Exercise. Love it or hate it, the fact of the matter is: we need to move for our health, for our future selves, and yes, to help manage our menopause symptoms.
Richard Simmons, Buns of Steel, Suzanne Sommers, Soul Train – what do these all have in common? Aside from killer outfits & hair dos, they’re all great examples of the kind of physical, heart-pumping activity that we could all use a little more of after 16+ months of pandemic lounging. While a jazzercise video may not float your boat, it’s critical that you get up and get moving. So this week, we’re all about getting physical.
What types of workouts are best for women in perimenopause?
Strength training during perimenopause is a FANTASTIC choice of workout for a few key reasons. Why? It helps us maintain muscle mass (which we naturally lose), it keeps are bones strong (which protects us from osteoporosis), and also helps with weight management and metabolism!
Here are a few of Elektra’s favorite strength training videos:
🔥 Yoga For Upper Body Strength | Yoga With Adriene
🔥 Strength Training and Toning Workout for Fat Loss | Fitness Blender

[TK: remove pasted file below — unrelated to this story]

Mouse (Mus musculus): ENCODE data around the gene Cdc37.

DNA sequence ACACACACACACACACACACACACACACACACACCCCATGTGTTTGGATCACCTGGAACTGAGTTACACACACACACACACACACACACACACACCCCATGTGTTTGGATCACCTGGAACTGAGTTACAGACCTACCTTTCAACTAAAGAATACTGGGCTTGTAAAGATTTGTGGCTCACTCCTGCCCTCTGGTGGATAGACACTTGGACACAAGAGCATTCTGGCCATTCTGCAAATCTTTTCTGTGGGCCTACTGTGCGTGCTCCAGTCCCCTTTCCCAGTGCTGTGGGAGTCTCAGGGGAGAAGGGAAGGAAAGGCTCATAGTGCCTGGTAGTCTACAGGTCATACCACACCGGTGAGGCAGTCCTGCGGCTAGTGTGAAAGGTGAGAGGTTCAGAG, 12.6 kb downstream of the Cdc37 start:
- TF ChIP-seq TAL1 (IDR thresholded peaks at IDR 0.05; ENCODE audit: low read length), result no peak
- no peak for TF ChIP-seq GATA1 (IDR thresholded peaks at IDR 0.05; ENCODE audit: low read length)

🔥 30 MIN INTENSE MINI BAND WORKOUT | Growingannanas
But what about cardio? Should we stop that? NO! Cardio / aerobics are still important. Getting sweaty is not only important for our cardiovascular health, but also it helps us with sleep, cognition, mental health, and more.
🔥 Aerobics for beginners – 45 minutes | NHS
🔥 Jazzercise Fit & Physical 1986 VHS
🔥 15-Minute Cardio for Women Over 40 | Fitness with PJ
How do we get this physical activity in?
As we move out of a global pandemic that threw a wrench into our collective routines, we are all starting from different baselines. But here are some universal, basic tips to set yourself up for success:
1) Schedule it. Whether it’s an exercise class or just movement in general, make a concrete plan on when / where / how it’s going to happen. Put it in your calendar and treat it like you would any other important appointment!
2) Get an accountability officer. Pick one person in your life who can hold you accountable. The simple act of reporting your workouts can be a really effective motivator.
3) Make it social. Take advantage of the good weather! Grab a friend and make a standing walking date – you’re more likely to not cancel if someone is depending on you! Sign up for tennis lessons, a yoga class, or a biking club to meet others in your community.
WHAT ELSE WE’RE READING
Our experience of menopause isn’t limited to our bodies: a fascinating article on how culture has shaped the way we think about menopause.
A recent menopause study from Bonafide Health reveals 73% (73%!) of women don’t treat their menopause symptoms.
An argument against menopause workplace policies.
A new study links longer reproductive lifespan to an increase in Alzheimer’s biomarkers.